I’ve restarted my 0430 morning meditation sessions again. My mood for the day seems to be more stable when I spend time meditating in the morning.

I spent most of today buried deep within the bowels of my laptop. I’m under a pretty tight deadline for this elearning module. The projects not going quite the way I’d hoped, but then they never do, do they? I reckon I have another 2 days designing before moving into the test phase.


Back Home

It’s good to be home again. I thought I would get a chance to write from the road, but the opportunity didn’t arise and I didn’t make an effort to force myself to find an Internet connection. I did keep notes in my paper diary. The three days in Scotland were kind of touch and go. Here is a summary of the last three days:


  • Flew BA instead of Flybe.
  • Didn’t like BA’s blatant display of class discrimination.
  • Had a rare moment of social conciousness – vowed not to fly BA again to protest their blatant class discrimination.
  • BA served food on the flight (Flybe doesn’t) – changed my mind about flying BA (they say the way to a man’s heart is through his stomach)
  • Lost my faith in man.
  • No suits, no ties; fuck shareholder value.
  • Desperately needed a coffee.
  • Maybe it’s not so bad being Joe Average.
  • Spent the day planted in front of a computer that belongs in a museum.
  • Trying to designa 21st century product with 1980’s technology.


  • Lovely Scottish hills – would love to live close enough to mountains to see them from my bedroom window.
  • Searching for a story to plot and write.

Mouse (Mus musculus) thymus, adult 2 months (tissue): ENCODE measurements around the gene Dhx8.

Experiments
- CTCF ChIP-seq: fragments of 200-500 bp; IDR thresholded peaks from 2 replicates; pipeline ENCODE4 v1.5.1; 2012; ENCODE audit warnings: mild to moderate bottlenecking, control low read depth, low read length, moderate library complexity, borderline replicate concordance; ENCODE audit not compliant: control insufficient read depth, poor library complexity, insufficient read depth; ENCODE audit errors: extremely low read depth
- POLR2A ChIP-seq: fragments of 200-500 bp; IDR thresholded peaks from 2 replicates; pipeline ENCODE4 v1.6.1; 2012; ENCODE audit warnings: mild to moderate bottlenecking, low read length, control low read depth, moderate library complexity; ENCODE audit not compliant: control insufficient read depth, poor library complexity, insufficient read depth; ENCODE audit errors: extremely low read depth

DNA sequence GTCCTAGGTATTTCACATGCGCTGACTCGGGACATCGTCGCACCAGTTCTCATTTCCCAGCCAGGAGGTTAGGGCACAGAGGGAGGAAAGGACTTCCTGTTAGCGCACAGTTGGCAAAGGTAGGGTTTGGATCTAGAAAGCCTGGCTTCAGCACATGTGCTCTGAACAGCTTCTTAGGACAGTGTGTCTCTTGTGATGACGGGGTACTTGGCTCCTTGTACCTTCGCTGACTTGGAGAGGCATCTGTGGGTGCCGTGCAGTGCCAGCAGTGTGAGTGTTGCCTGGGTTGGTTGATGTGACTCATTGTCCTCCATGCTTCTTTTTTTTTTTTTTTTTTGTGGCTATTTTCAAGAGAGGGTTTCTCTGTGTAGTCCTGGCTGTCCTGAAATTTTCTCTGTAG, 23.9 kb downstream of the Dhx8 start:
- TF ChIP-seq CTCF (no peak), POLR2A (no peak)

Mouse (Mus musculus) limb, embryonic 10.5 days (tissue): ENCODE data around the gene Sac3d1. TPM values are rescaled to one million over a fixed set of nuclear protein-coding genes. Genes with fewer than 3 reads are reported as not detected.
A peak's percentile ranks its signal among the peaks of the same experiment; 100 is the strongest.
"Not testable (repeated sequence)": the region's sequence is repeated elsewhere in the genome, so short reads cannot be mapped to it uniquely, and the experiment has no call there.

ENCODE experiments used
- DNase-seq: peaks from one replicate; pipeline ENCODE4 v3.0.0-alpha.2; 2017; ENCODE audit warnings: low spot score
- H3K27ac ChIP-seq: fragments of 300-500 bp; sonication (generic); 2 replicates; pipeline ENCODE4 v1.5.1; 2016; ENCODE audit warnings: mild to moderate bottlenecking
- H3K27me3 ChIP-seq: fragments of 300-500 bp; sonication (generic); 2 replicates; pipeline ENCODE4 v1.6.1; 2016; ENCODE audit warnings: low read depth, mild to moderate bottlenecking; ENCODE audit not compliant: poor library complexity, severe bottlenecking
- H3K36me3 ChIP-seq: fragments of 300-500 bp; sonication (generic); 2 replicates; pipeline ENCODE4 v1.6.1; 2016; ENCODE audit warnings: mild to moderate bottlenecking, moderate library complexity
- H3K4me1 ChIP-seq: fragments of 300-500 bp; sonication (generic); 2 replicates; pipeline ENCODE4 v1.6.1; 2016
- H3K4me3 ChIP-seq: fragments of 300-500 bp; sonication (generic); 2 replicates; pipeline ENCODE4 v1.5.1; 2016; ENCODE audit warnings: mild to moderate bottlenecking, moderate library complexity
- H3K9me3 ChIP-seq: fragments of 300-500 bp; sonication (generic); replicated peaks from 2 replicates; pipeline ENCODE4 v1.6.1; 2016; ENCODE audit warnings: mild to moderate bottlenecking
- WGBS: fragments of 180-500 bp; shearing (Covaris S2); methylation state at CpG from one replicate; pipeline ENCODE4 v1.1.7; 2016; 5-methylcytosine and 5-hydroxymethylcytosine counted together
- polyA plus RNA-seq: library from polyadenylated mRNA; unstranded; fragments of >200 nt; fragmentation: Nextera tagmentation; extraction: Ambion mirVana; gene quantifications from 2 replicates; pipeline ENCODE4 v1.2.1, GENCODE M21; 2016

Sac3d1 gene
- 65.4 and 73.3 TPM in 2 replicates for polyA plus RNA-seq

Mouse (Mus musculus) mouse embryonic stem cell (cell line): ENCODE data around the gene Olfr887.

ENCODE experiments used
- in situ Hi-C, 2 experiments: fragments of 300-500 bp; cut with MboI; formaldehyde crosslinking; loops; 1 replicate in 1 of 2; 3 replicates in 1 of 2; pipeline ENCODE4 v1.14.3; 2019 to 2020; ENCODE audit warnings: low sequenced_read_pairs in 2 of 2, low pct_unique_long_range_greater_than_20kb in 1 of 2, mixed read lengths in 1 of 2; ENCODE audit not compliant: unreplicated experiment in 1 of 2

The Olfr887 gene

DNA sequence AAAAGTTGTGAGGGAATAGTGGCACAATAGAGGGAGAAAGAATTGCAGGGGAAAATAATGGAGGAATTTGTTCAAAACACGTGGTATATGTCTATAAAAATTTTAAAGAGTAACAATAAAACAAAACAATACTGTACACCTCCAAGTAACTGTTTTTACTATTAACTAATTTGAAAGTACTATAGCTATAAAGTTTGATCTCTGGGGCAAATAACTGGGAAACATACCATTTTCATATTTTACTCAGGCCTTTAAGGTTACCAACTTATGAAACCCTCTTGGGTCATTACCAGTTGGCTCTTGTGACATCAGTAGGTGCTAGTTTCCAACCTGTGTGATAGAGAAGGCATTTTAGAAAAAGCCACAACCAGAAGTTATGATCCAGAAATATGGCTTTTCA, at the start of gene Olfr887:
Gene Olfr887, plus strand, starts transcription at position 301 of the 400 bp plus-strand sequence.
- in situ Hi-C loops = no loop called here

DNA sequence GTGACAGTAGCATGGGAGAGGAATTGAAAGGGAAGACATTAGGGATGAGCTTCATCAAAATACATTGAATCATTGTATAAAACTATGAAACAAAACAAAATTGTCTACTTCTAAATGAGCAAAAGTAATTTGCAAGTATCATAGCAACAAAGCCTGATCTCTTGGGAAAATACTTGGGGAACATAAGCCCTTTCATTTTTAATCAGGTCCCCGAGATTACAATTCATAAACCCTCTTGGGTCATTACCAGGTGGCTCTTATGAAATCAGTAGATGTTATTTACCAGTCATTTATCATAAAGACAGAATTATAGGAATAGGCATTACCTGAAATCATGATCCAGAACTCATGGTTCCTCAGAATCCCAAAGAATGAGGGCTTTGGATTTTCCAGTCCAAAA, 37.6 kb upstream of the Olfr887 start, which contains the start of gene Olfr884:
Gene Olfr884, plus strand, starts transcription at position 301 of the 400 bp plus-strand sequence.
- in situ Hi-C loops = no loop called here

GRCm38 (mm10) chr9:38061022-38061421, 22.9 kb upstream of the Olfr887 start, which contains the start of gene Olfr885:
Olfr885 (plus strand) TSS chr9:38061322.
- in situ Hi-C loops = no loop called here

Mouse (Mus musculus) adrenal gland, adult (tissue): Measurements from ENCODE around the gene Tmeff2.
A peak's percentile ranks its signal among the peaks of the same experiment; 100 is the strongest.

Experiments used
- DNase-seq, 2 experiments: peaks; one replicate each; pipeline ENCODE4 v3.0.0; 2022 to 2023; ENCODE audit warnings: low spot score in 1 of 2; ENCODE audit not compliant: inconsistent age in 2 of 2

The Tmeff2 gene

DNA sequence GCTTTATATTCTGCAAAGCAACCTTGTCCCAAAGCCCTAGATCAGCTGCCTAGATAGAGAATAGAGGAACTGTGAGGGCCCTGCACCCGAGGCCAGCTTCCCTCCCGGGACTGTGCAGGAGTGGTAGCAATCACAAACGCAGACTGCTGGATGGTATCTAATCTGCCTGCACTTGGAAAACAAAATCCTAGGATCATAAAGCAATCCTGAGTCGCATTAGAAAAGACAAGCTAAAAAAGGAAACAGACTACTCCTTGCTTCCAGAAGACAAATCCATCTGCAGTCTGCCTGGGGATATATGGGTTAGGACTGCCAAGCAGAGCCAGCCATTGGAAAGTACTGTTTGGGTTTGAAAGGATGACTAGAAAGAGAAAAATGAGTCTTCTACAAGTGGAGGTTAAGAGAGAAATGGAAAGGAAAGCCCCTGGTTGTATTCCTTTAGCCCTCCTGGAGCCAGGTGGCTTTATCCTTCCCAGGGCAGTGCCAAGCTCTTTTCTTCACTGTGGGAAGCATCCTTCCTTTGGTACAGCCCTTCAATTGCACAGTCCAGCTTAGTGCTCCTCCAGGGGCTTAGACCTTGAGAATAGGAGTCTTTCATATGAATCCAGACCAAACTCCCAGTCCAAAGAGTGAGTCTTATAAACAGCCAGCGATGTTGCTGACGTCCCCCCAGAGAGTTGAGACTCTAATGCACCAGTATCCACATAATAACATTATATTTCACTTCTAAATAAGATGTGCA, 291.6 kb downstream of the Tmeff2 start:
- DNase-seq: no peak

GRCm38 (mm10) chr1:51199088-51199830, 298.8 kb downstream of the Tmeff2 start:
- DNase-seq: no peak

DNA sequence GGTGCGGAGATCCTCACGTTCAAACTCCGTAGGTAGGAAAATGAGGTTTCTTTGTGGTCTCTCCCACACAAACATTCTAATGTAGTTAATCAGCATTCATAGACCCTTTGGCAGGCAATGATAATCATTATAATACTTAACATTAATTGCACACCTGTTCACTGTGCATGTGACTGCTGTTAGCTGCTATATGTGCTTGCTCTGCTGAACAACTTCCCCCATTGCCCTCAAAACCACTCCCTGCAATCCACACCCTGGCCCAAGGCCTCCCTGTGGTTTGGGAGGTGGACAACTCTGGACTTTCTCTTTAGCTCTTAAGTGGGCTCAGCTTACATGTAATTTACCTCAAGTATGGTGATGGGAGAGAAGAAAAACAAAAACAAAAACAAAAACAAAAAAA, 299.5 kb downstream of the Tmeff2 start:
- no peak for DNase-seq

• Hotel restaraunts are peculiar; lot’s of loney diners – they should force us to sit together get…what would be the harm in getting to know another fellow human being
  • One to one with my boss
  • More time stuck in front of dinosaur PC
  • Thought about sticking a fork in my eye
  • I had dinner with an old friend at my favorite restaraunt in Scotland – Jimmy Chungs
  • Worked into the night on new elearning module
  • Didn’t pack and should have


  • Packed in a hurry
  • Worked for a 4 hours in the office; left to catch flight home
  • Saw a big Hill-Billy Bob looking man in a sky blue tie-dyed short sitting crossed-legged with no shoes on a chair to small for his big body
  • Pissed off at the media showing the same pictures of abuse over and over again
  • Pissed off at the US Soldiers who have disgraced and tarnished the reputation of the service I once proudly served in and still cherish
  • Home Sweet Home

Things Forseen

Time to ready myself for another week in the corporate salt mines, at least the week is only 4 days; today was the May Day bank holiday in England. I will be on the road this week, which is a good change of pace. Tomorrow I am in Sheffield for the day designing content for an elearning module. Wednesday I fly up to Scotland to work with my boss for a few days. I hope I get the room facing the monkey cage again. Or myabe not…they make an awful racket early in the morning.


The Heart of the Matter

I spent the whole of the day reading The Heart of the Matter, by Graham Greene.
“The Heart of the Matter” is the sad story of a man tormented by an inability to live up to the dictates of his religion. Deputy Police Commissioner Scobie begins the book as a rare subject, an English colonial policeman in Africa not on the take. He is cursed, however, with a wife who constantly, if not always overtly, reminds him that the life he has provided for them is beneath her. Louise Scobie is one of those Catholics of the mid-twentieth century that believes things like missing mass on Sunday is a mortal sin, but unfortunately can’t bring herself to “avoid superbia” as the nuns used to admonish schoolchildren in the fifties and sixties. In other words, Louise is a snob. When it’s announced that her husband won’t be promoted when the commissioner retires she simply can’t deal with the shame of it.